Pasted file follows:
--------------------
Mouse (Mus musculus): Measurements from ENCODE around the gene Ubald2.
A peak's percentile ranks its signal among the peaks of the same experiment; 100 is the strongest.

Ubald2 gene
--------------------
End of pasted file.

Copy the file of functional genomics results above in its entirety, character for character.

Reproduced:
Mouse (Mus musculus): Measurements from ENCODE around the gene Ubald2.
A peak's percentile ranks its signal among the peaks of the same experiment; 100 is the strongest.

Ubald2 gene